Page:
And if I must choose between the two, I’ll go with the one that I know to be true, even though it has not always been righteous. In the end, I think it is better to build upon the testimony of the one who died on a cross and was, three days later, resurrected. It is better to stand with Him than with another religious empire whose plan would be to get us kaffirs all on our knees five times a day.

In his final revelation to those he loves, Jesus counseled his friend John to “strengthen the things that remain.”

So therefore and henceforth, I say unto thee: I’m with Jesus.

The failure of men to do God’s will is not the conclusive evidence about the credibility of Him whose crucifixion was inflicted by that same failure, our human failure. Ultimately his resurrection overcomes the crucifixion. The message of Jesus is not about what men do or fail to do; It’s about what he did for us.

That’s my faith and I’m sticking to it.

King of Soul

What the Jews did

January 30, 2018

What the Jews did was establish about half of the narrative foundation of the Western World.

Their Old Testament, combined with the New, were received as Holy Scriptures  by the Church, which, after Constantine, dominated European cultural development for over a thousand years.

Long about 1500 or so, the Protestant Reformation began the process of unshackling the chains of dogmatic error that the Catholic hierarchy had, over 1400 years, lapsed into. Then Reformation disruption of Papist hegemony broke ground for another new emphasis—the Renaissance. This humanist  arts movement unearthed the  quasi-dormant other half of the Western cultural narrative, the ancient Greeks, most notably Homer, Herodotus, Plato and Aristotle. On the coattails of the Greek philosophers, the Roman writers, most notably Cicero, Cato and Virgil later appended their contribution to the philosophical and governmental legacy of ancient Greece. It later became a bedrock of Western culture and government.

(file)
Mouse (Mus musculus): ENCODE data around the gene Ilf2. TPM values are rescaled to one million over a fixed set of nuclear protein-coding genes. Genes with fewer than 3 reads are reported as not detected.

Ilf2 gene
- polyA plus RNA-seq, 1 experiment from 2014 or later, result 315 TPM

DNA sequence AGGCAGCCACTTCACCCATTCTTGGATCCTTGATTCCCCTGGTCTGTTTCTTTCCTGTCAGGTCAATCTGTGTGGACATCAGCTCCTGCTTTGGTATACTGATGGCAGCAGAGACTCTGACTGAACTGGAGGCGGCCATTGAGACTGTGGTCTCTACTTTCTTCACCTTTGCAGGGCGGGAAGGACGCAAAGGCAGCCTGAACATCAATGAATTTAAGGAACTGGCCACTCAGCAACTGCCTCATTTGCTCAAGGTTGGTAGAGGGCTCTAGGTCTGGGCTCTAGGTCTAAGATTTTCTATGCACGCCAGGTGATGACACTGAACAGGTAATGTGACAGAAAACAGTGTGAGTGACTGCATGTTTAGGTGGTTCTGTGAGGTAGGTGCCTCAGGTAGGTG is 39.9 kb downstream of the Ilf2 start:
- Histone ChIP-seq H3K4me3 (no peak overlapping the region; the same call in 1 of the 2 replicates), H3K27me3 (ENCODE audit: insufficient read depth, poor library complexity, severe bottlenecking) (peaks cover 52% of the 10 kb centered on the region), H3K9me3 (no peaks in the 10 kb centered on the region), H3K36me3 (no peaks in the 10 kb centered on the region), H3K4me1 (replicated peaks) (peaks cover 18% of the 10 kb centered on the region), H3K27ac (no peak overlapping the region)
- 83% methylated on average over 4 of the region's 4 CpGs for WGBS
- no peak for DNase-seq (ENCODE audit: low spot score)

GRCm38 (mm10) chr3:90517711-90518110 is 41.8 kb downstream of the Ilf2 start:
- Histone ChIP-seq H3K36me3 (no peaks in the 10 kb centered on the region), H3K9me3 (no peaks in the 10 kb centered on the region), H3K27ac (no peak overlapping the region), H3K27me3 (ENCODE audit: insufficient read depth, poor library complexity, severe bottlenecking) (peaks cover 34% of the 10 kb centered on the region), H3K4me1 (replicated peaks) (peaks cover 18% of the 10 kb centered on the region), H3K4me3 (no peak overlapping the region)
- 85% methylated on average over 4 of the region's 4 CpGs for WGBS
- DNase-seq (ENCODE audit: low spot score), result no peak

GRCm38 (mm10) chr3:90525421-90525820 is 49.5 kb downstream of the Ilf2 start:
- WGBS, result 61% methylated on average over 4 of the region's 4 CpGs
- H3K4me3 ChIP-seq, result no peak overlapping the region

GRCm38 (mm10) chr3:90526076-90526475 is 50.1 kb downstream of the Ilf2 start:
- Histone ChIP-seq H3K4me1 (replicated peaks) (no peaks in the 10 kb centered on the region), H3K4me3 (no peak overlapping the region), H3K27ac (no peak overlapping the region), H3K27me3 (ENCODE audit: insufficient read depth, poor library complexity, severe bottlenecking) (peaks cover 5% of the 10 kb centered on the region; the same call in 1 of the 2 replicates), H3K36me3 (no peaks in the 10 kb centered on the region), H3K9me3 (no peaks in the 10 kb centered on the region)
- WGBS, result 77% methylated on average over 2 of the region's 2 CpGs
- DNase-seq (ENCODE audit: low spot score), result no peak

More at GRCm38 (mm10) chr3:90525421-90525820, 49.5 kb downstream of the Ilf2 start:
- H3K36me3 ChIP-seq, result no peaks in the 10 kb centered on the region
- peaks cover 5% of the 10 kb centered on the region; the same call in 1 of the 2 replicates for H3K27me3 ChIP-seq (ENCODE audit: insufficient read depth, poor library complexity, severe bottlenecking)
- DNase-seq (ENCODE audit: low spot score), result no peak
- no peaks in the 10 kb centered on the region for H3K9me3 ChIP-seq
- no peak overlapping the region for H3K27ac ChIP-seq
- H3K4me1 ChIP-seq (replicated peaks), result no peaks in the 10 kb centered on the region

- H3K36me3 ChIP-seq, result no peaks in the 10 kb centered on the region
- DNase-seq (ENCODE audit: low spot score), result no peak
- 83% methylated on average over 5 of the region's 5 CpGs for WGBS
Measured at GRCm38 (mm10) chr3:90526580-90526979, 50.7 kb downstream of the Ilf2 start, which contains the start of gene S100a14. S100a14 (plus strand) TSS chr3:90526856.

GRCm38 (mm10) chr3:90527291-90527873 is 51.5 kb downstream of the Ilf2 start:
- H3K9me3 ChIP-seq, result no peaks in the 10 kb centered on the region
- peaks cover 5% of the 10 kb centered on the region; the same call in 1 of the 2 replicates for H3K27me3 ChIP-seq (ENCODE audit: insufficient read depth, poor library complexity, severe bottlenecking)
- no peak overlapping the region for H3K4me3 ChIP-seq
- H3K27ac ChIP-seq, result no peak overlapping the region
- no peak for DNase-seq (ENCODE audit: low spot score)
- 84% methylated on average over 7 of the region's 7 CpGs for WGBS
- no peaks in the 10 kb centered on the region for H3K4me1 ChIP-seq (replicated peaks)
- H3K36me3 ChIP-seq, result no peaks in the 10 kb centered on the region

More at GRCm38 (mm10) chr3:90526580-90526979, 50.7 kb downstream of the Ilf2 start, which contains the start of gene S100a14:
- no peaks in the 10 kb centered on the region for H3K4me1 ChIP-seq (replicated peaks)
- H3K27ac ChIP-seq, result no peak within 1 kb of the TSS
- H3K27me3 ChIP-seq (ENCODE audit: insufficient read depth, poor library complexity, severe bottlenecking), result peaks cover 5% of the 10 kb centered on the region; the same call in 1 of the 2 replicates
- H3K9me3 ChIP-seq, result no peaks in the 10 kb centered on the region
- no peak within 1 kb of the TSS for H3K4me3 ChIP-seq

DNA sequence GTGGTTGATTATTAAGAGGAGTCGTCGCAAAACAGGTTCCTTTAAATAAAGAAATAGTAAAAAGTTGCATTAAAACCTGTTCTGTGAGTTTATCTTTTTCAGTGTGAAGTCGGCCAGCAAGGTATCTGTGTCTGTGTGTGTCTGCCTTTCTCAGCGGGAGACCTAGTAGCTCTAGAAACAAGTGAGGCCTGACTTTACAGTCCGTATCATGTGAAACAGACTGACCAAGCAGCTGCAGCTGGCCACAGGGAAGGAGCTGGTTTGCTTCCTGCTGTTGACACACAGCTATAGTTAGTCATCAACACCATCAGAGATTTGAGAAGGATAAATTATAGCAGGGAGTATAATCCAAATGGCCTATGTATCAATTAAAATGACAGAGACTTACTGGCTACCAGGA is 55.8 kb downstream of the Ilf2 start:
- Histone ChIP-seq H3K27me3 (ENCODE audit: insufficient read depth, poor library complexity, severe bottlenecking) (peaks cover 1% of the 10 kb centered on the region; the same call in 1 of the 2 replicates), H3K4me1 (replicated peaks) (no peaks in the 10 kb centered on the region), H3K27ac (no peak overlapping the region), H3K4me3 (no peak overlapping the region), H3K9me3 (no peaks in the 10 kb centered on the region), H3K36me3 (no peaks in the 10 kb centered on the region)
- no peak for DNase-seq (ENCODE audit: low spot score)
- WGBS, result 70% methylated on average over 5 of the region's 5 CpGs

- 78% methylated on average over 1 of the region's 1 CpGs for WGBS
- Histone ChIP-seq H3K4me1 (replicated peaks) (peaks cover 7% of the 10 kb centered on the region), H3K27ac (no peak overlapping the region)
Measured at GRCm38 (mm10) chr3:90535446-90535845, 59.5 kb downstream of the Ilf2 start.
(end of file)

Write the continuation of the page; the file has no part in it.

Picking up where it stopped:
That ancient Greek heritage had initiated an idea called democracy, which was later amended to Republic by the Romans in their Empire.

Judeo-Christian Religion, Greek Democracy and Roman Republic became the religious, philosophical and governmental foundations upon which the Western World was established in Europe and beyond.

In the early stages of Western history, during the period of the Roman Empire, along came a Roman general named Titus. In 70 a.c.e., he ran most of the Jews out of Israel, their homeland, and he sent his soldiers to Jerusalem to destroy the Jewish Temple, even though it had had been constructed by one of the Romans’ own puppet kings, Herod.

Titus apparently thought it was a notable accomplishment that he had expelled most of the Jews out of their own ancient capital;  the Hebrews had previously managed to reclaim Jerusalem after the Babylonian emperor Nebuchadnezzar had expelled them about 670 years earlier.

Titus’ Roman victory over the Jews was thought to be quite impressive by his successors. A few years after he died, his brother Domitian commissioned the Arch of Titus to be constructed in the main area of Rome. Among the conquests of Titus depicted in stone on the Arch, the plundering of Jerusalem is plain to see.


In this picture that I snapped, the Jewish Menorah can be plainly seen. To the victor goes the spoils, eh? The Roman big shots must have thought themselves something special after they ran those upstart Jews out of Jerusalem back in the day. The Jews were infamous among several historical empire-builders for being ungovernable.

One reason that Titus and Nebuchadnezzar and Antiochus and their ilk had so much trouble governing the Jews was because the people of Israel always insisted on being free.